Skip to main content
Premium Trial:

Request an Annual Quote

NIH Adds Details to New Public Access PubMed Policy

NEW YORK (GenomeWeb News) – The National Institutes of Health has fleshed out the details of its newly adopted open access policy, which mandates that all NIH-funded investigators must submit an electronic version of their final, peer-reviewed manuscripts to PubMed Central within 12 months after official publication, through a policy statement and a FAQ page on the NIH’s Public Access website.
 
The mandate, which became law through the end-of-year passage of the omnibus spending bill that also funded the NIH for 2008, will apply to articles from investigators funded in whole or in part by the NIH, and if NIH pays the investigator’s salary. The submissions will include all graphics and supplemental materials.
 
NIH will help pay for publication in open access journals through its grant funding, so long as the author’s agreement with the journal is in accordance with the NIH’s open access policy.
 
The rule will take effect for investigators funded under an NIH grant cooperative agreement in fiscal year 2008, or those funded under NIH contracts signed on or after April 7, and will cover those applications submitted to the NIH by this year’s May 25 due date.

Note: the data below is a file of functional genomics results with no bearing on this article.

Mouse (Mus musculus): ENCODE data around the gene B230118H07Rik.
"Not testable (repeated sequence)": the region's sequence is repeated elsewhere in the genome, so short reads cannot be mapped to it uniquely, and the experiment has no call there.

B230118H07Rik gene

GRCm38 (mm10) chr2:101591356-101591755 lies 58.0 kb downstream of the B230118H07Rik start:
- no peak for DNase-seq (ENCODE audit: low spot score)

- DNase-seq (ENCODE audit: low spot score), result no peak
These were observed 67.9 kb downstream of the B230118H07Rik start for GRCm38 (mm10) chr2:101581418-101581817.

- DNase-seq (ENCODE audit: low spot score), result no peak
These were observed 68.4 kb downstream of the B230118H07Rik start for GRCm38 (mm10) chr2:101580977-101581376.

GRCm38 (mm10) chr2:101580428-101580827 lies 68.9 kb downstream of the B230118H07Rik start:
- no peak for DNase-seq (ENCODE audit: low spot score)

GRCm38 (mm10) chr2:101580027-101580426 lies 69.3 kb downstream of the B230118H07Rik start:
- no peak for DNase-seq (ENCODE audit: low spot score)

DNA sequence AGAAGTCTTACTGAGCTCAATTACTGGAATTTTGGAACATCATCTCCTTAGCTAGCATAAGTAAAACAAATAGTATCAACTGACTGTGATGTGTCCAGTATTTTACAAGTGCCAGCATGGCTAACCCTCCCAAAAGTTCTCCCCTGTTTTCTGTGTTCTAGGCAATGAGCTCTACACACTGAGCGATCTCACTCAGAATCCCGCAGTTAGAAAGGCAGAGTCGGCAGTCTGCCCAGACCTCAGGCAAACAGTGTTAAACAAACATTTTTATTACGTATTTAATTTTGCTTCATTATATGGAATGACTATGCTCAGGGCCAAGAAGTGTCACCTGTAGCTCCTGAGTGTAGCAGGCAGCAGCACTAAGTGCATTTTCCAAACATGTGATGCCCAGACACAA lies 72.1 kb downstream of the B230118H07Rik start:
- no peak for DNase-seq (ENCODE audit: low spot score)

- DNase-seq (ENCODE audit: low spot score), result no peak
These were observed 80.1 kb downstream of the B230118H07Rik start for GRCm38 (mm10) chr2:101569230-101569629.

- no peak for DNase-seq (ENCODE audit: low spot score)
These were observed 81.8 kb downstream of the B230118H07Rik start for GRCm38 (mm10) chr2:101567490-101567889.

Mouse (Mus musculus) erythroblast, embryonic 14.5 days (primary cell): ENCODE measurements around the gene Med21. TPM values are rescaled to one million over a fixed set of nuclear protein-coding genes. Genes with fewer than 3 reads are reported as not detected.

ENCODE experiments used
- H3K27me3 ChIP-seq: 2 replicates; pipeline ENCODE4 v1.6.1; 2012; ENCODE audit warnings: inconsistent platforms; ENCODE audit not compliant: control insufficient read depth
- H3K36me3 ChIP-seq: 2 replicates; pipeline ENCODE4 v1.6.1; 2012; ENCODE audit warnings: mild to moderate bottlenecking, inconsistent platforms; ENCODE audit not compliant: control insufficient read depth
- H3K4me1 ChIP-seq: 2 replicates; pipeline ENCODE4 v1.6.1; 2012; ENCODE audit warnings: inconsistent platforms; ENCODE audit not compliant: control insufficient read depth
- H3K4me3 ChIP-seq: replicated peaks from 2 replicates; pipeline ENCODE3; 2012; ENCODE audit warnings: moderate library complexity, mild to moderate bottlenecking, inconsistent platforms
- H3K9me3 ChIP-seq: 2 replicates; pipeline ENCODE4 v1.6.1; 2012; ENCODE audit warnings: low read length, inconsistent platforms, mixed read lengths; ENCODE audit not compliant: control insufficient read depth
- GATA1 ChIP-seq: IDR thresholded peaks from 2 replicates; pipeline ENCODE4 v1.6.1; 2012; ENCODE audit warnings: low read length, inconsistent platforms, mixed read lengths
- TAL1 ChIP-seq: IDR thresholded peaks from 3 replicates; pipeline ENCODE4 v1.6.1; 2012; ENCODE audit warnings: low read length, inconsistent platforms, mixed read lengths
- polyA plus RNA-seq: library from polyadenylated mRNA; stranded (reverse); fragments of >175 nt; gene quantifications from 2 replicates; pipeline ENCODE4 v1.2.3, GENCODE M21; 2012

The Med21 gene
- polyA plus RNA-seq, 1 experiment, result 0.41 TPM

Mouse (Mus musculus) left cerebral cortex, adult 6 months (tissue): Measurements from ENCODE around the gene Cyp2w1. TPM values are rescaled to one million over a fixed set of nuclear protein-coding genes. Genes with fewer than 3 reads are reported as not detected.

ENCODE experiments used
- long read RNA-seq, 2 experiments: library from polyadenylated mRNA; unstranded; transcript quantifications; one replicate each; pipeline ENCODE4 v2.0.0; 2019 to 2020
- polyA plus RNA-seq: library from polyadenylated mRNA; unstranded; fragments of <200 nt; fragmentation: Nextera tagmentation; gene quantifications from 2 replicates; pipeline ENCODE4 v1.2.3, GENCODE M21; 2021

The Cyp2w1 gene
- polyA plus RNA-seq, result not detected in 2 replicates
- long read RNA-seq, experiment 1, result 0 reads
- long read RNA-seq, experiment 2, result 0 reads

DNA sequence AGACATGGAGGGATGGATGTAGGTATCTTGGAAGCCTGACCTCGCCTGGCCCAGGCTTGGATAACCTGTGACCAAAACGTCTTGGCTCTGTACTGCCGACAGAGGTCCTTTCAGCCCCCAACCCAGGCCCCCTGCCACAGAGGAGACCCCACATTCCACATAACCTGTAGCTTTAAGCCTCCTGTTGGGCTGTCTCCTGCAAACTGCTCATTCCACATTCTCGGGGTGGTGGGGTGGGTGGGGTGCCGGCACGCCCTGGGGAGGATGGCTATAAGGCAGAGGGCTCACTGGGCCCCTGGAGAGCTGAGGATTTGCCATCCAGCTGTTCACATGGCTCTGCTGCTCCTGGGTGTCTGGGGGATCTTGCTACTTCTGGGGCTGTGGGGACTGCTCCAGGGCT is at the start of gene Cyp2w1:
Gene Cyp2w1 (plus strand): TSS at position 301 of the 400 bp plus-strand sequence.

Investigators in future applications must include the PubMed Central reference number when they cite their own NIH-funded articles.
 
Investigators publishing in journals that already submit their articles to PubMed do not need to submit their articles separately.
 
NIH estimates that its funding backs the research behind as many as 80,000 articles each year.

The Scan

Interfering With Invasive Mussels

The Chicago Tribune reports that researchers are studying whether RNA interference- or CRISPR-based approaches can combat invasive freshwater mussels.

Participation Analysis

A new study finds that women tend to participate less at scientific meetings but that some changes can lead to increased involvement, the Guardian reports.

Right Whales' Decline

A research study plans to use genetic analysis to gain insight into population decline among North American right whales, according to CBC.

Science Papers Tie Rare Mutations to Short Stature, Immunodeficiency; Present Single-Cell Transcriptomics Map

In Science this week: pair of mutations in one gene uncovered in brothers with short stature and immunodeficiency, and more.